Manufactured fast type food availability, introduced as a time saving, sophisticated type of product, which is proclaimed to give wider choice and require less skill and time from wrapper to table, has complicated the purchasing of our foodstuffs, and increased our waistlines and profit margins for both the supplier and retailer.

    Customers are their own worst enemies, they want the convenience of shopping in one place, which is open all hours, where there is free parking, then moan when small idependent shops which specialise in particular produce, go out of business because they cannot compete with the giants.

    Just returnmed from France where yes, people use Supermarkets, but also use the local shops as well, no yellow lines, few parking restrictions, fresh food reasonably priced and staff serving you with a smile,

    Surely all you need is a legal requirement to put the contents and the percentages of all (processed) food on a label, which is large enough to read, so that people know whats it contains. The rest is down to self education.

    1. Alan Jutson
      July 11, 2010

      John, given that your site technicians are still limiting the length of comment, can they put a word/letter counter on stream, so that we know what our limit is in advance, and when we reach it.

      Whilst I appreciate that you do not want over lengthy comment, at the moment we have no idea what is being allowed by your present system as a limit, (the 6000 letters suggested is incorrect) and thus some comments have to be cut over and over again until it is accepted.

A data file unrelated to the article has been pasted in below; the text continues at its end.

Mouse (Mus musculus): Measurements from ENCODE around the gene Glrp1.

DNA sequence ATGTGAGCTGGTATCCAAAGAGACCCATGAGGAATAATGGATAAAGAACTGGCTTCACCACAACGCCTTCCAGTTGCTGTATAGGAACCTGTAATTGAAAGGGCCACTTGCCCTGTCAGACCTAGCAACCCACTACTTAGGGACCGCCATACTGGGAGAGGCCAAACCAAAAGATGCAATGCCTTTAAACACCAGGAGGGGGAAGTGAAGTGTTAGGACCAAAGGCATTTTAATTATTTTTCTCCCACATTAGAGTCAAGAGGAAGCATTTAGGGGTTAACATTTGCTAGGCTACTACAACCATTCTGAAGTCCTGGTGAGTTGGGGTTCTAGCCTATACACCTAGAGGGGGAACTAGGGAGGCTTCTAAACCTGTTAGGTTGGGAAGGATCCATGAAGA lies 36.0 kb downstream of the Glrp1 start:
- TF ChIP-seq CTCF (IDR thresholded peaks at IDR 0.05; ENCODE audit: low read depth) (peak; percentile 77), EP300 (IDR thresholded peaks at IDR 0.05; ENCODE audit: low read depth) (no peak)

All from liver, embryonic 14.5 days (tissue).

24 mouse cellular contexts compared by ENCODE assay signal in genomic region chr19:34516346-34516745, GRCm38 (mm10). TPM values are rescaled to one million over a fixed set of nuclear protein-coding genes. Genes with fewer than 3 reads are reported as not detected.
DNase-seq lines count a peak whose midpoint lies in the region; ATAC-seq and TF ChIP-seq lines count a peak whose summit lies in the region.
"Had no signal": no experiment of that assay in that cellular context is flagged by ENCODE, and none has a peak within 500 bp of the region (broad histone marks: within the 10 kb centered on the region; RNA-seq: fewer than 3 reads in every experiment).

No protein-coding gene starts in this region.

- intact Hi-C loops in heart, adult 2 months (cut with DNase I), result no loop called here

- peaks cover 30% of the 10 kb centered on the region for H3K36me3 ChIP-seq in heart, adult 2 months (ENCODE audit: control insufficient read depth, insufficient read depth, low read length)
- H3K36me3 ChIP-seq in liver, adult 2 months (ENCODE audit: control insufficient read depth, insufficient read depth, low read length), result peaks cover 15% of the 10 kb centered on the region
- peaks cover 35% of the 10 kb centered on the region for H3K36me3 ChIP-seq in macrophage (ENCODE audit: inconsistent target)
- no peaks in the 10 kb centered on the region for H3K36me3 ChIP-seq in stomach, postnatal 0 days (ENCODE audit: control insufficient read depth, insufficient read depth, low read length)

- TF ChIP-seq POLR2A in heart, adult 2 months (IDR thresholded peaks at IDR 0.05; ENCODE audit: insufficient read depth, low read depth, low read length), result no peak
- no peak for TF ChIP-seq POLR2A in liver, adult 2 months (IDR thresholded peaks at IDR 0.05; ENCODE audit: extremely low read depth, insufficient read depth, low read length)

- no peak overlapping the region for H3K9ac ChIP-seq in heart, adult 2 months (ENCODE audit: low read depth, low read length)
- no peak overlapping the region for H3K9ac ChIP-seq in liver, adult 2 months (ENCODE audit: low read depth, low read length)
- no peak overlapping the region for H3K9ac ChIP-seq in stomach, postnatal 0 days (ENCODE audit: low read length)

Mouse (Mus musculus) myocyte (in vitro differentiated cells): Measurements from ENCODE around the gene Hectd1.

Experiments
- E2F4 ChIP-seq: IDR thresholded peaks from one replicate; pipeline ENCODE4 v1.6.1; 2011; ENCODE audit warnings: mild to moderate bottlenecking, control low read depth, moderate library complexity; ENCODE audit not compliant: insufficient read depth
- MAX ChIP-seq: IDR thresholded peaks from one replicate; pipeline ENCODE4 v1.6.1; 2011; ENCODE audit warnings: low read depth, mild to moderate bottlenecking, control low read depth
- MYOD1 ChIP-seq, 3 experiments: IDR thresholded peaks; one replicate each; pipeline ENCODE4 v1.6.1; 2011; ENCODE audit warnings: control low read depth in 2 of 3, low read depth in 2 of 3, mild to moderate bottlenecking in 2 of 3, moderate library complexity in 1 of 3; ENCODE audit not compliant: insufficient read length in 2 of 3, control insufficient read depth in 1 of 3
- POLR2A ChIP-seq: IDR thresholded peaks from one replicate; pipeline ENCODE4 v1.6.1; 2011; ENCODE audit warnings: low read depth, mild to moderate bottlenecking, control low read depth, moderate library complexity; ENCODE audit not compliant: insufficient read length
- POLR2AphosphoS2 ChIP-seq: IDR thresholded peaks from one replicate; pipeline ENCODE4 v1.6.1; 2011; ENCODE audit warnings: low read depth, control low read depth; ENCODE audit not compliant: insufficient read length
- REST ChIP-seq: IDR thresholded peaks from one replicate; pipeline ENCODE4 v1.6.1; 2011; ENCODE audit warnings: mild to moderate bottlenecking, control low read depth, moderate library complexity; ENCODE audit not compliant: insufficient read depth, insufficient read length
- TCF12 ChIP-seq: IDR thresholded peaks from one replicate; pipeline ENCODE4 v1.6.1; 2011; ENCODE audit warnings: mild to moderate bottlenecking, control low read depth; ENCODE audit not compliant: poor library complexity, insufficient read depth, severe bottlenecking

Having to cut, and cut, and cut again an original comment (because it is refused), without knowing what the limit is, is very frustrating, and in many cases relevent points are lost..

      Reply: I have no view on how long comments should be and have not asked for a control. The technicians say they have to control length for capacity reasons. I will see if they can guide you more.

      1. Alan Jutson
        July 11, 2010


  4. Paul Round
    July 11, 2010

    For years the Any Questions programme has whistled up its audience from the state-dependent or well healed socialist sectors.They no more represent the nation than Gordon Brown does the Kirkcaldy electorate Reform the BBC and restore to what is left of it after its empire is trimmed, it's proper non partisan stance

  5. Iain Gill
    July 11, 2010

    i would have asked them is that famous 100% publically funded website

    was a great success for labour centralist control?